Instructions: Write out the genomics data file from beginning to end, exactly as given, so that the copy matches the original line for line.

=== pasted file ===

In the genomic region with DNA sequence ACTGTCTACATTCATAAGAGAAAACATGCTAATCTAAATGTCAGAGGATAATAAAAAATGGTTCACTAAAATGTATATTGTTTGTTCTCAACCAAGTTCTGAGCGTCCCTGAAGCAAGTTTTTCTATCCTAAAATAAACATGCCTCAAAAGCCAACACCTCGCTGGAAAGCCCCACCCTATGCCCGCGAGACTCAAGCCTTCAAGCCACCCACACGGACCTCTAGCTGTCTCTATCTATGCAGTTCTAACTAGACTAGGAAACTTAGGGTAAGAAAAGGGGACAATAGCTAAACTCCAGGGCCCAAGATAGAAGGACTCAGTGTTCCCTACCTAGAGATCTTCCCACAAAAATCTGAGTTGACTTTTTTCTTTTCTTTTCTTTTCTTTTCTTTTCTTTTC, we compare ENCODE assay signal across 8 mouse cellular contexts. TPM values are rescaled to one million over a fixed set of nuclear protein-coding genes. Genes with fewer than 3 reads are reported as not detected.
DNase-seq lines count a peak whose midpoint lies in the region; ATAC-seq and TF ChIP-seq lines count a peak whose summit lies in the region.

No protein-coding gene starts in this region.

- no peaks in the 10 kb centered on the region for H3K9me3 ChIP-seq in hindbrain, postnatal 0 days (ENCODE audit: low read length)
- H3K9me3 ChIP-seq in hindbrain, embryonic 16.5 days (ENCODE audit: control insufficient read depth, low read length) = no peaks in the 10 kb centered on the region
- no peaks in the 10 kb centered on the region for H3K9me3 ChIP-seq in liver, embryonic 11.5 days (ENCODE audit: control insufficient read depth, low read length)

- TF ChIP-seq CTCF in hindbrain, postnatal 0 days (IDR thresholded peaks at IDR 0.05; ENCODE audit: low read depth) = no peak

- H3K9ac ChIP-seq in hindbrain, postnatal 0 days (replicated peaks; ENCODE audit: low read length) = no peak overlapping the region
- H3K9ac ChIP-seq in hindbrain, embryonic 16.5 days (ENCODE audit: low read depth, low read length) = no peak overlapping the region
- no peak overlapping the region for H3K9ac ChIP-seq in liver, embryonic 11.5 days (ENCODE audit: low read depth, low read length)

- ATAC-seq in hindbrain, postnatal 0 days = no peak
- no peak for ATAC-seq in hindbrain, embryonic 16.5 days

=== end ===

In the genomic region with DNA sequence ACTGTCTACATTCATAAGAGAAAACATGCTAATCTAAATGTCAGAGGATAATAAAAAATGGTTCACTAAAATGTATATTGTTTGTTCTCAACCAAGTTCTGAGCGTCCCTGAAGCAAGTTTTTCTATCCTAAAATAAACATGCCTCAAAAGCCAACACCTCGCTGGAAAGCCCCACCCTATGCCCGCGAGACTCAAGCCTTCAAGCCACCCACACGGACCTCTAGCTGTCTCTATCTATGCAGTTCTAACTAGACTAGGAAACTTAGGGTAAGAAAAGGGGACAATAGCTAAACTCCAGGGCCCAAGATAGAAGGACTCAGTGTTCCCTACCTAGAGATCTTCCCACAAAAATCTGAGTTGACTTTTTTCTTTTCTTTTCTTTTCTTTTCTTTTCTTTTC, we compare ENCODE assay signal across 8 mouse cellular contexts. TPM values are rescaled to one million over a fixed set of nuclear protein-coding genes. Genes with fewer than 3 reads are reported as not detected.
DNase-seq lines count a peak whose midpoint lies in the region; ATAC-seq and TF ChIP-seq lines count a peak whose summit lies in the region.

No protein-coding gene starts in this region.

- no peaks in the 10 kb centered on the region for H3K9me3 ChIP-seq in hindbrain, postnatal 0 days (ENCODE audit: low read length)
- H3K9me3 ChIP-seq in hindbrain, embryonic 16.5 days (ENCODE audit: control insufficient read depth, low read length) = no peaks in the 10 kb centered on the region
- no peaks in the 10 kb centered on the region for H3K9me3 ChIP-seq in liver, embryonic 11.5 days (ENCODE audit: control insufficient read depth, low read length)

- TF ChIP-seq CTCF in hindbrain, postnatal 0 days (IDR thresholded peaks at IDR 0.05; ENCODE audit: low read depth) = no peak

- H3K9ac ChIP-seq in hindbrain, postnatal 0 days (replicated peaks; ENCODE audit: low read length) = no peak overlapping the region
- H3K9ac ChIP-seq in hindbrain, embryonic 16.5 days (ENCODE audit: low read depth, low read length) = no peak overlapping the region
- no peak overlapping the region for H3K9ac ChIP-seq in liver, embryonic 11.5 days (ENCODE audit: low read depth, low read length)

- ATAC-seq in hindbrain, postnatal 0 days = no peak
- no peak for ATAC-seq in hindbrain, embryonic 16.5 days